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Why a Book on Comics Pedagogy?

With Great Power Comes Great Pedagogy - Teaching, Learning, and Comics

I am so thrilled to share the release of my most recent co-edited volume. With Great Power Comes Great Pedagogy: Teaching, Learning, and Comics is the kind of book that my two co-editors and I have been wanting to draw upon for quite a while. And so we worked—in collaboration with our contributors—to make this particular dialogue about comics and teaching happen.

Taking seriously a comics pedagogy, this volume brings together a pretty amazing list of folks from across very different kinds of contexts. However, what we intentionally wanted to do in this book was to put teachers (from K-12 settings to higher ed), comics studies researchers, and comic book creators in dialogue with one another. Some of these are literally conversations—like the interviews conducted with comic book luminaries like Kelly Sue DeConnick, Brian Michael Bendis, David Walker, and Lynda Barry. Some of these are discussions across the histories of comics studies. And some of these are analytical and empirical analyses of teaching with, through, and about comics in various schooling contexts.

While there is an abundance of interdisciplinary scholarship on the use of comics in learning settings, too often it feels like the knowledge shared in one corner of academia is too distant from the other dimensions of what I find makes comics—and the field of comic studies—so vibrant. We intentionally weave together various styles, approaches, and topics in this book to center the diversity of what comics pedagogy means and what is it for.  The table of contents for this book is amazing.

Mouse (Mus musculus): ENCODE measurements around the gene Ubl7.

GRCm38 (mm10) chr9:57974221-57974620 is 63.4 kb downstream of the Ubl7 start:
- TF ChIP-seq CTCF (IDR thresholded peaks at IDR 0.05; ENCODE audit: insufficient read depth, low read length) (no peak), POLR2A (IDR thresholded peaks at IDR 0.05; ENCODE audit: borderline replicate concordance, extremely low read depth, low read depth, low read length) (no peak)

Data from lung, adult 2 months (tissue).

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And shout out to contributor, Ebony Flowers Kalir—her amazing artwork graces our cover. For real, if you haven’t read Hot Comb yet, get. on. that.

I guess if you’re not convinced, maybe the words of Henry Jenkins might help?:

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(And there’s a review by Lee Skallerup Bessette recently published here.)

Finally, it this book was an honor to work on with my co-editors Susan Kirtley and Peter Carlson. Our editorship, too, is an intentional reflection of the interdisciplinary approach to this project. While I share a teaching history with Peter, he represents, here, the role of K-12 educators weighing in on comic pedagogy. Susan, is an Eisner Award-winning scholar and director of the comics studies program at Portland State University. And I approached this work indebted to the educational scholarship that has shaped my thinking about comics, literacies, criticality, and multimodality.

We’ll be hosting talks and workshops related to this book’s release at various comic cons throughout the year. Please consider checking out the book! We hope to get to geek out with you soon.

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